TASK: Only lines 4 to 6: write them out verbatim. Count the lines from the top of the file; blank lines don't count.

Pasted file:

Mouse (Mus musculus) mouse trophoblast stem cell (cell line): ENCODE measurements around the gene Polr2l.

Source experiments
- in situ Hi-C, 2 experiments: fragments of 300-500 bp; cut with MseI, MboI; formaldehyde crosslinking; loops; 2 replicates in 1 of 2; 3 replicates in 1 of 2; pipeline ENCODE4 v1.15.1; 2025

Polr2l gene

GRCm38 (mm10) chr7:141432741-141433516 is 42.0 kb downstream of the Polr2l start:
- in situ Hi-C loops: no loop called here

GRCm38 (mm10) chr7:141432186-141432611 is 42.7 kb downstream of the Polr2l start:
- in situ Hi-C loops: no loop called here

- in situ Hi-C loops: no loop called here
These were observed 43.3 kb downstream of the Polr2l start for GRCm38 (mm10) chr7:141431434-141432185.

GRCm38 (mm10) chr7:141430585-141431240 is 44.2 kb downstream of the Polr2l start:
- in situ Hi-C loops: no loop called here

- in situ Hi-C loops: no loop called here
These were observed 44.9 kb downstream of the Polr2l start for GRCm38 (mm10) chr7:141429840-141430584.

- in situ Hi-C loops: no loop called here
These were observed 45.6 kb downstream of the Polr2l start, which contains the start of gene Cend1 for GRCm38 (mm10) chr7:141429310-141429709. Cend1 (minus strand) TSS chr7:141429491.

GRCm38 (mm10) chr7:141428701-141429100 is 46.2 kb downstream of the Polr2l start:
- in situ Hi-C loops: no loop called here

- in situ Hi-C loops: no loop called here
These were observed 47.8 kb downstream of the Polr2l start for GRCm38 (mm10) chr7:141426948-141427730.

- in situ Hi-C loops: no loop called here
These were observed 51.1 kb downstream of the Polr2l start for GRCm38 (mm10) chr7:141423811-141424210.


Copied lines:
Polr2l gene

GRCm38 (mm10) chr7:141432741-141433516 is 42.0 kb downstream of the Polr2l start:
- in situ Hi-C loops: no loop called here